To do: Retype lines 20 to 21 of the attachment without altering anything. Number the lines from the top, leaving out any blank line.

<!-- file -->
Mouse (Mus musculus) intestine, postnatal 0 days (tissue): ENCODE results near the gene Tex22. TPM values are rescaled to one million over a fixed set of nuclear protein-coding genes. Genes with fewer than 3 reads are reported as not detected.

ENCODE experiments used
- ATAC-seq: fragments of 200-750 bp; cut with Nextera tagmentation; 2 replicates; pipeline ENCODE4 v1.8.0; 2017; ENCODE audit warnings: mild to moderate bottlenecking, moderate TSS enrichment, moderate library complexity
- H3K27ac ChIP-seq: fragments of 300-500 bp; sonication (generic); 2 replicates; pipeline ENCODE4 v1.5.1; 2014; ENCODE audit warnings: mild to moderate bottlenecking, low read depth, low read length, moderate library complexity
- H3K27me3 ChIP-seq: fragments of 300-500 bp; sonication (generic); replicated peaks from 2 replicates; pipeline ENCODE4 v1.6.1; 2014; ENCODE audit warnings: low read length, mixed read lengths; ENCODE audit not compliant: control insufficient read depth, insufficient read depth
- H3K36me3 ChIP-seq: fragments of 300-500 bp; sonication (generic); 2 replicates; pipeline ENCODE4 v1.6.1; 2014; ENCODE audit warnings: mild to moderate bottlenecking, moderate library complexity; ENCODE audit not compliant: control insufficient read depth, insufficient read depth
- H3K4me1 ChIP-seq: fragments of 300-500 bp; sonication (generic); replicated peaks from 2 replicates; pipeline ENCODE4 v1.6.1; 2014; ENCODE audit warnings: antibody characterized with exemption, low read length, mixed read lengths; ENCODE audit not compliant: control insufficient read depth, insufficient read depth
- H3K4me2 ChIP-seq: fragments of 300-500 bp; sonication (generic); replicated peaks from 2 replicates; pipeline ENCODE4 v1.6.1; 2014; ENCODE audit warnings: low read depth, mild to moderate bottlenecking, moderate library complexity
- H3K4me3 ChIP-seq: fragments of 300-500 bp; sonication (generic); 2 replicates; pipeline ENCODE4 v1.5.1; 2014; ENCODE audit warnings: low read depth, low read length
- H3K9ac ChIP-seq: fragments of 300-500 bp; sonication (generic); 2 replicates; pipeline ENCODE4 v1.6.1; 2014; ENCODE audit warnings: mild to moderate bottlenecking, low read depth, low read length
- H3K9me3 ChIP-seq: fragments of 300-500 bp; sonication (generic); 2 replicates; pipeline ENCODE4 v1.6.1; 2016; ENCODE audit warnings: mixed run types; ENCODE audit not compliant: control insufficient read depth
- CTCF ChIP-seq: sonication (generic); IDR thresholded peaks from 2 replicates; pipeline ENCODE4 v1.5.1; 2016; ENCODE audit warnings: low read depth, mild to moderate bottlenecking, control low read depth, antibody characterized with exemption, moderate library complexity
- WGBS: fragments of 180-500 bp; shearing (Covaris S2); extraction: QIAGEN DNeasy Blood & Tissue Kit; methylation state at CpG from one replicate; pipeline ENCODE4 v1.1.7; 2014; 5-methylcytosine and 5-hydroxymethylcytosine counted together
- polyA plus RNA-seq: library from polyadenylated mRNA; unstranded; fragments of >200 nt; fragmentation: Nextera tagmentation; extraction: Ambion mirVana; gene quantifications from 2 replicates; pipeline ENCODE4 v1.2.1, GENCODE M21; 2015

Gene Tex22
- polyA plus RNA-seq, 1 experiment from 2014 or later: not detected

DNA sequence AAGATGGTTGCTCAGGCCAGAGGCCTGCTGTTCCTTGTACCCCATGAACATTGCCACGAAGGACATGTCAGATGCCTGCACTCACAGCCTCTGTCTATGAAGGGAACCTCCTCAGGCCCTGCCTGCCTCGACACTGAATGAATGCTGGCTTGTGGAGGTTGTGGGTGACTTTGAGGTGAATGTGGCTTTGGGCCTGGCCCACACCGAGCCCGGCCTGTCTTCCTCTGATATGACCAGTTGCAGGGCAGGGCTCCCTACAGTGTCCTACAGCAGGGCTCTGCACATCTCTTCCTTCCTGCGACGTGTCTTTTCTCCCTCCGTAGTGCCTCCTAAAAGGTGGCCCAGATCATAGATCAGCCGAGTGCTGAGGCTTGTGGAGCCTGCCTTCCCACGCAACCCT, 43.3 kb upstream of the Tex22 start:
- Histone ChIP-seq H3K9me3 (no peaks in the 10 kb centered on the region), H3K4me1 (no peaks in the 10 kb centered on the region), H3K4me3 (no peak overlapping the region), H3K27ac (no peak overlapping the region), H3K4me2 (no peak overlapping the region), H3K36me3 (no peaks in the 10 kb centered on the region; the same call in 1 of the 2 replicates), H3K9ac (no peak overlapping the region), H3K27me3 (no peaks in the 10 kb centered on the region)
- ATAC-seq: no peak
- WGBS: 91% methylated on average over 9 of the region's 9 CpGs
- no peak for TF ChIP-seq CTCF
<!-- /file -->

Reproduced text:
- WGBS: 91% methylated on average over 9 of the region's 9 CpGs
- no peak for TF ChIP-seq CTCF